The office cubicle was created by Robert Propst and Herman Miller in 1967 under the name Action Office II. That sounds adventurous, doesn’t it? Action Office! The place where action happens! I expect the sound of sharp, honed ninja blades being yanked from their scabbards each time I hear: Action Office II! Twice the action! Twice the office! To the max!!! (extra exclamation points available upon request.)
The Action Office II (Abbreviated to the max as: AO II) was actually a semi-enclosed, small workspace, separated from others by partitions that are usually 5 or 6 feet tall. Work surfaces were suspended from these dividers, as were shelves and such. Today, we know them as cubicles, a far more boring name than Action Office (The place where action happens.)
Interestingly, in 1970, Herman Miller, co-creator of the Action Office II, made the scathing comment:
“One does not have to be an especially perceptive critic to realize that AO-II is definitely not a system which produces an environment gratifying for people in general. But it is admirable for planners looking for ways of cramming in a maximum number of bodies, for employees, for personnel, corporate zombies, the walking dead, the silent majority.”
SLAM on the whole corporate landscape of today. Of course, cubicle farms became the face of the common, modern office. No love for it exists in secular life, with many people agreeing with Herman Miller’s comment. I think it is because we (the current, cubicle-dwelling generation) don’t know what it was like before the cubicle, and it was worse.
The basic pre-cubicle layout of the corporate office prior to 1967 was even more impersonal than today, if you can imagine that; rows of employees sitting behind rows of traditional desks in a large open room devoid of even the slightest pretense of privacy.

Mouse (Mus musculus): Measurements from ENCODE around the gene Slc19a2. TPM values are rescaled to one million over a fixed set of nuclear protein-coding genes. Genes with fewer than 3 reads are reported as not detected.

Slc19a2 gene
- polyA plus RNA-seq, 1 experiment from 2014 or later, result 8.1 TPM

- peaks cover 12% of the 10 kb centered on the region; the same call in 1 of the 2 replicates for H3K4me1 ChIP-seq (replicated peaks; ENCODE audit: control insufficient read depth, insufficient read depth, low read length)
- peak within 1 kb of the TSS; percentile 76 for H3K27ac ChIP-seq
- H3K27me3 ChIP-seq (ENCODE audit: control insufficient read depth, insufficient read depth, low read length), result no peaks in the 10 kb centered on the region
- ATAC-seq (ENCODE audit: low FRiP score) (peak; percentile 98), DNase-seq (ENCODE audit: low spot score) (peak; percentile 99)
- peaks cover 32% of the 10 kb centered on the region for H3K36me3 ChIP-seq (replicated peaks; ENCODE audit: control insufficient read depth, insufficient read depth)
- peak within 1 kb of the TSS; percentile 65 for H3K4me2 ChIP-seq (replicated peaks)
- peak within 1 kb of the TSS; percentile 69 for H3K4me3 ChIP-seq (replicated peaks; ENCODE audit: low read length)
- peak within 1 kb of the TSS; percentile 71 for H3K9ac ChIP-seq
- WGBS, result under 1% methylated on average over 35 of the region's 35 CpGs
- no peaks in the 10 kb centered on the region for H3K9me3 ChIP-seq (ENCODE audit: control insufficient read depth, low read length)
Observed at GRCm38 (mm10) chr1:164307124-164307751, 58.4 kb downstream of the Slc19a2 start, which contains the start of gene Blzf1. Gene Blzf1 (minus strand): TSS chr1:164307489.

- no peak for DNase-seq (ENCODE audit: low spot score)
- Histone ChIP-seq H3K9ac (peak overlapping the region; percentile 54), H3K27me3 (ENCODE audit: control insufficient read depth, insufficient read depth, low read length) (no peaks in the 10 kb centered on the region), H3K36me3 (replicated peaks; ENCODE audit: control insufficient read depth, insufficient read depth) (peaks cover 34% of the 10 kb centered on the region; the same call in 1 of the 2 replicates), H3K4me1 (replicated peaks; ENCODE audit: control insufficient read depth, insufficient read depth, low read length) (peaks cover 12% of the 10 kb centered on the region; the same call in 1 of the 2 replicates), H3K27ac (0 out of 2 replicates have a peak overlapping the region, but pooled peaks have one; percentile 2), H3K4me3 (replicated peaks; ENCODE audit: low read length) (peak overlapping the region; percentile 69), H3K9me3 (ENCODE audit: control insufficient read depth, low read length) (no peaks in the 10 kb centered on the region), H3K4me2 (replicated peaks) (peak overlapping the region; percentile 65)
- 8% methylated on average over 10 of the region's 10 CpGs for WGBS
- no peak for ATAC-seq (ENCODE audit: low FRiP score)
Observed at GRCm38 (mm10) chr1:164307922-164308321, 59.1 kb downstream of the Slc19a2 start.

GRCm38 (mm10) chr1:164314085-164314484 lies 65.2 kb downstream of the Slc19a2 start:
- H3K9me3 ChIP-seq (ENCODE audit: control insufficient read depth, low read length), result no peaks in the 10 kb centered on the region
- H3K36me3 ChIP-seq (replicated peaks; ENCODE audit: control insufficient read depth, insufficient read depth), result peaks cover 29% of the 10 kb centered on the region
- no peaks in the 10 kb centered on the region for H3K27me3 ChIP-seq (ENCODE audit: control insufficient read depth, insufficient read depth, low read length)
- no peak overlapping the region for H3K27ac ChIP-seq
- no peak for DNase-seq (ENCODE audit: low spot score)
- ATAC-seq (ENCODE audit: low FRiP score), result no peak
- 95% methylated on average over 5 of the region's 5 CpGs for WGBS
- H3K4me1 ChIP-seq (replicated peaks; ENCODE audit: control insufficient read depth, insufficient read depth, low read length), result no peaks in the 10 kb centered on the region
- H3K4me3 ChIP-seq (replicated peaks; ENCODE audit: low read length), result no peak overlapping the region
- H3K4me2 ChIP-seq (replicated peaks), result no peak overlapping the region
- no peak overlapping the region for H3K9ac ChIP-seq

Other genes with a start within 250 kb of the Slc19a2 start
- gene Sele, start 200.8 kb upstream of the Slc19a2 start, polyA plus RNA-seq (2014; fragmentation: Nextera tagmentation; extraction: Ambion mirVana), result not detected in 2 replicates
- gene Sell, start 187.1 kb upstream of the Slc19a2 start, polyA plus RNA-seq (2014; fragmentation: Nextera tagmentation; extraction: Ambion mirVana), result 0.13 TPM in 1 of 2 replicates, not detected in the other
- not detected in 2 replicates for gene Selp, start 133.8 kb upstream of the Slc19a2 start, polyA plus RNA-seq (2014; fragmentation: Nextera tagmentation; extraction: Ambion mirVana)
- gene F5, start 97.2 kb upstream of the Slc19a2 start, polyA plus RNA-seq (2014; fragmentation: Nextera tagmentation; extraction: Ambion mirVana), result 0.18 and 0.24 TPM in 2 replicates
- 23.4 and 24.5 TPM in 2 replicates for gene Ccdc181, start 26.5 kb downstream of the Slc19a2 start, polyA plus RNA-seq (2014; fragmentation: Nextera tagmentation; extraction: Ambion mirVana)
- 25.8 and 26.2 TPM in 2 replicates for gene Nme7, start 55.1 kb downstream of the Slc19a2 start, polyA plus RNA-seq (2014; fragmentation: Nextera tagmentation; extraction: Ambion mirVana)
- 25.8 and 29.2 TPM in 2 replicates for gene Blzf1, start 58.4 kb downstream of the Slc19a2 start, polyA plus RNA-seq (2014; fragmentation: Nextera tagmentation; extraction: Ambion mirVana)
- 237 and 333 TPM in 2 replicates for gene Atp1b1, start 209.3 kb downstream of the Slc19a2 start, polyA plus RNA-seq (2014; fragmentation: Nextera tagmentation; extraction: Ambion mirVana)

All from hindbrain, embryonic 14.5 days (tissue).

Hence, Action Office II (The place where action happens!) came into fruition and those in lower to middle corporate careers have been trying to appreciate it ever since. The cubicle environment breeds three different trains of thought:
- Simmering contempt that motivates its captives to do something else.
- Compromise; Resigned acceptance and recognition of the drawbacks as well as the benefits.
- The remainder are a very few who lapse into a sort of scary denial – like it is just super-cool to work in a non-office with virtually no privacy. I have plants and a poster of a kitten saying, “Hang in there, baby!” And this gun in my hand? It says I am leaving today and maybe you are, too!
Here’s the balance I found in over 18 years of cube-dwelling and this is my mantra, though I have never actually recited it. Ever.
- A cubicle is just a place to work.
- My work is challenging, irrespective of the space I work in.
- When I do well at my work, I feel a sense of accomplishment.
Now, that’s my head-game for keeping sane, and the statements are a little redundant but all true for me. Mind you, the positive found in the statements above is despite the cubicle. I refuse to pretend the environment is great, or to let the fact that it is not great defeat me.
If you work in a cubicle (or any environment, really) and can’t find anything but utter contempt for the work space you are in, you need to leave. Quit. Now! You need to do it before you hurt somebody or yourself, and probably, you need to consider going back on the medication you stopped taking because, “you feel fine without it.”
All in all, daily work in a cubicle involves making the best of being there, the best of being away from it, and no matter what, don’t let it get to you.
© 2012, Mitch Lavender
Sources: Wikipedia: Cubicle http://en.wikipedia.org/wiki/Cubicle
The Week, Is the Office Cubicle Dead? http://theweek.com/article/index/227010/is-the-office-cubicle-dead
How Stuff Works, How ‘Death By Cubicle’ Works http://money.howstuffworks.com/death-by-cubicle.htm